More photogenic than Kate Moss, fairy-floss pink lakes have become a fully-fledged Instagram sensation. In fact, the pink lake hashtag has racked up over 145,000 wanderlust-inducing posts on the platform. While we’re sceptical that some photographers may be turning up the contrast and relying heavily on filters, there is actually a science-backed reason for this natural phenomenon. When left to flourish in high salinity environments, Halobacteria and a type of algae called Dunaliella salina create the postcard-perfect pink hues. Beware though, as the same high salinity that turns these lakes pink is a pretty good reason not to go swimming in them. But there’s still something to be said for taking in these awe-inspiring sights with your own eyes – and luckily Australia boasts some of the best in the world…
Lake Bumbunga, South Australia
Less than two hours from Adelaide, Lake Bumbunga is perhaps one of Australia’s most easily accessible pink lakes. What’s more, only a short drive east and you’ll find yourself in the famed Clare Valley wine region where you can continue the day’s theme with a glass of colour-coordinated rosé.
Lake MacDonnell, South Australia
Only accessible by a dirt track that runs off the already-remote Nullabor Highway (the 1365-kilometre long road that connects Perth and Adelaide), Lake MacDonnell (aka Watermelon Avenue) has become one of South Australia’s most famous tourist attractions.
Kati Thanda (aka Lake Eyre), South Australia
Sitting 697 kilometres north of Adelaide is Australia’s largest lake, however it only floods with water every few years, and is usually a dry, salt expanse. When the lake dries up the salinity increases, and the desert oasis often appears to turn the prettiest pink.
Hutt Lagoon, Western Australia
Following the Indian Ocean Drive from Perth, you’ll reach Hutt Lagoon in just under six hours. Sometimes bright bubblegum pink, sometimes lilac, and occasionally even red, the waters of Hutt Lagoon can be an extraordinary vision, especially if you visit at sunset.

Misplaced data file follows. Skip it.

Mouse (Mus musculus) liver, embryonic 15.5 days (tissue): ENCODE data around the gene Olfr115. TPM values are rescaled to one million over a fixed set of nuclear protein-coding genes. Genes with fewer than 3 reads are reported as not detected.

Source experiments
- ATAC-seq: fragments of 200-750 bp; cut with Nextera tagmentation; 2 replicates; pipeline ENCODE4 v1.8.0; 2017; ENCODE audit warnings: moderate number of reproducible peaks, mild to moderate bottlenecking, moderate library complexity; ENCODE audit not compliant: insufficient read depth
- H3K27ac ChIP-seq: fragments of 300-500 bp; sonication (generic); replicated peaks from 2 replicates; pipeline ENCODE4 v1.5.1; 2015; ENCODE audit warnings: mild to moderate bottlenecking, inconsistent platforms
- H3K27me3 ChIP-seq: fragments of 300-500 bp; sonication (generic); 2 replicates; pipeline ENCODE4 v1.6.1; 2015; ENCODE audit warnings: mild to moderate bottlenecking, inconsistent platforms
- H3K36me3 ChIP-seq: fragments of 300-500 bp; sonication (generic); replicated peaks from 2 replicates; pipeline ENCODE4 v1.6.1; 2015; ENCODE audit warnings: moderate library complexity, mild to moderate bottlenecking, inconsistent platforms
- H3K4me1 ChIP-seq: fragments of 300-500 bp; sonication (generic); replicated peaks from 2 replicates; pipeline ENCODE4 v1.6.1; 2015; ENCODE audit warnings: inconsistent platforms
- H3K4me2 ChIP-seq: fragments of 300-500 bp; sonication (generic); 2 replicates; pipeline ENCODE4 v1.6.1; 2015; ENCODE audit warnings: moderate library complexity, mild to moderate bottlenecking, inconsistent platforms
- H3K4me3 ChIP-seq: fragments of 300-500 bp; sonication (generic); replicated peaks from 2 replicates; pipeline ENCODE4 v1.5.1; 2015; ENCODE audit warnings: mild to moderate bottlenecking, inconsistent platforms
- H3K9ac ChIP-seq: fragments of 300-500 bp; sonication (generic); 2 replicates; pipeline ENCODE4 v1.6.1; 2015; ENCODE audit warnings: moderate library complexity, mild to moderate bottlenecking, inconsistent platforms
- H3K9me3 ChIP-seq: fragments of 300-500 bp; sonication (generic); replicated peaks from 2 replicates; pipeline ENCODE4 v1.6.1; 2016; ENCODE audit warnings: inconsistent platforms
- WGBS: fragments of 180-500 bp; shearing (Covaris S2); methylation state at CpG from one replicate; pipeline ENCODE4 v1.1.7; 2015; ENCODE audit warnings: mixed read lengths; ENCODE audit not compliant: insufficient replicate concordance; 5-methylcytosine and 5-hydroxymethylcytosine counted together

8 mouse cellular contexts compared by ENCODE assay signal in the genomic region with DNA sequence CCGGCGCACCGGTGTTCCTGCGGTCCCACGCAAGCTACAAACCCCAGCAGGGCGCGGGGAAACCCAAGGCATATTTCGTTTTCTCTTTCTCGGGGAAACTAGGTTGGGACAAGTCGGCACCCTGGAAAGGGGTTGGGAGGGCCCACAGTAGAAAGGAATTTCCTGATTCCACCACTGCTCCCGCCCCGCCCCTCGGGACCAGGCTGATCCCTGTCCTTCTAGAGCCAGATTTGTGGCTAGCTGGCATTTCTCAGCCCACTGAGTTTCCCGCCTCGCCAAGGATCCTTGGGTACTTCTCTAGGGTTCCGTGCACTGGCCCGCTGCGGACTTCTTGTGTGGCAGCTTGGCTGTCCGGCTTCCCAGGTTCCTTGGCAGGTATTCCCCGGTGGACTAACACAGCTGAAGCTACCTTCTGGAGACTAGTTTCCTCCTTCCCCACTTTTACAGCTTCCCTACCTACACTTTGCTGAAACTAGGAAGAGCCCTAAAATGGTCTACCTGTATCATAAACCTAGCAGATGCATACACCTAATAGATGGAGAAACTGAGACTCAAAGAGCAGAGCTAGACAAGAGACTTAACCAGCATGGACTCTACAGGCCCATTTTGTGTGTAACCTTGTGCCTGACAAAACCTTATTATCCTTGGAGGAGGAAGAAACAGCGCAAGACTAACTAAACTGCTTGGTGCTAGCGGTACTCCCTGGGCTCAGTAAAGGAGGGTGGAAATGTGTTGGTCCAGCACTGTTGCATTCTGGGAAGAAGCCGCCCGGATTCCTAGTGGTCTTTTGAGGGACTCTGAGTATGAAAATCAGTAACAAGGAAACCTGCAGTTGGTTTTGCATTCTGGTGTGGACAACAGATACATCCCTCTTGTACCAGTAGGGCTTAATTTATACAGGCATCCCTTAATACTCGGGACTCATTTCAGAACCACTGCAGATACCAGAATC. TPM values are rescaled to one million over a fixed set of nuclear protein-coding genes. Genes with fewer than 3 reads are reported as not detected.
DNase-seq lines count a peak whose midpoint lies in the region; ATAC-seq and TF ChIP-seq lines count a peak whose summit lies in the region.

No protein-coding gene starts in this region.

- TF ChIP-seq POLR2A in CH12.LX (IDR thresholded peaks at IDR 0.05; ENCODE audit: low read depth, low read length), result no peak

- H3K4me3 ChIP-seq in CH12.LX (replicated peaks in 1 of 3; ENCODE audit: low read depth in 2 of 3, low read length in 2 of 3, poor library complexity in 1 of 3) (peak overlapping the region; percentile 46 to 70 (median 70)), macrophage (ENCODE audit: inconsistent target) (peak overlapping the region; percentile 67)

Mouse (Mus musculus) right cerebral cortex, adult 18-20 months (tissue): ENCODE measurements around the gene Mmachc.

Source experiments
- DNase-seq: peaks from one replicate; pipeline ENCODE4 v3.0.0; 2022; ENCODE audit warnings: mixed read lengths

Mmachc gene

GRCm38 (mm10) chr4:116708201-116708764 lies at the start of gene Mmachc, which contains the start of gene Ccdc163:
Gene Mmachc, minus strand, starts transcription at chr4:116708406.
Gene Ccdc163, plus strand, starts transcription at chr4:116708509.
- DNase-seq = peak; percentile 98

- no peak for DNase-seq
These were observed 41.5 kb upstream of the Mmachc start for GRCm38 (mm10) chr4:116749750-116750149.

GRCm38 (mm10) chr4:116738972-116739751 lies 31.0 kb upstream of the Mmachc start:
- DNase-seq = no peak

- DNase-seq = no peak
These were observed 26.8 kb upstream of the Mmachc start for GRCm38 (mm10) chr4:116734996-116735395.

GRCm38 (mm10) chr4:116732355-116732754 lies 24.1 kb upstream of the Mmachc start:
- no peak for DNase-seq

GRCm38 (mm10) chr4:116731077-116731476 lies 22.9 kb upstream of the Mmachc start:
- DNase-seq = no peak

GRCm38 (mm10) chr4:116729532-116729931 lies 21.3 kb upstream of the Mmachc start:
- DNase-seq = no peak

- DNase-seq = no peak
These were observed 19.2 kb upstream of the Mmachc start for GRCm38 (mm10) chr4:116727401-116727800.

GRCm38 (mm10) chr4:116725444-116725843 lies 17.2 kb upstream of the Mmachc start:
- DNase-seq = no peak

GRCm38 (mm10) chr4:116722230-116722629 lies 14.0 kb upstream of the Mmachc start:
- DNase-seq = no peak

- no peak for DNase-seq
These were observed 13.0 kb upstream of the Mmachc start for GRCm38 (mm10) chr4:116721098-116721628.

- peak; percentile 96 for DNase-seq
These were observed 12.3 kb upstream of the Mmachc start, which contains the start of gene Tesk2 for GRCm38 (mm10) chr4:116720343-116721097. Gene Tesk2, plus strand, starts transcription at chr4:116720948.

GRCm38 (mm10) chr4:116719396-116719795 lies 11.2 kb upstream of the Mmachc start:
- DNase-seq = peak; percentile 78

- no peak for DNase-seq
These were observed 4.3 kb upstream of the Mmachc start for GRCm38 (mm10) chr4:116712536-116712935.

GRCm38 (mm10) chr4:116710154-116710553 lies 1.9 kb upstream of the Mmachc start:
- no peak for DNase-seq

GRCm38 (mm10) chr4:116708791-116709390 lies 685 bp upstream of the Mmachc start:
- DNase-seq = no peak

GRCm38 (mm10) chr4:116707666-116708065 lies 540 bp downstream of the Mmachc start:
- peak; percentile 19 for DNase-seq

Lake Hillier, Western Australia
Lake Hillier can be found on Middle Island in Western Australia’s Recherche Archipelago. The island is about 130 kilometres from Esperance, or an eight-hour drive from Perth, but the surreal sight of the pink lake next to the dark blue waters of the Indian Ocean make it worth the trip.
Lake Tyrrell, Victoria
A four-hour drive from Melbourne and seven kilometres north of the town of Sea Lake is this 120,000-year-old lake. Not only can you enjoy the wonder of its pink hues during the day but at night it is regarded as one of the best places in Australia for star navigation, with the dark and endless skies providing the perfect environment to view the dazzling spectacles of the southern hemisphere’s constellations.
Murray Sunset National Park, Victoria
Located in the far northwest corner of Victoria, almost halfway between Melbourne and Adelaide, these lakes are a popular attraction due to their ever-changing colouring. Depending what time of day you visit they may appear as deep pink, bright white or anything in between.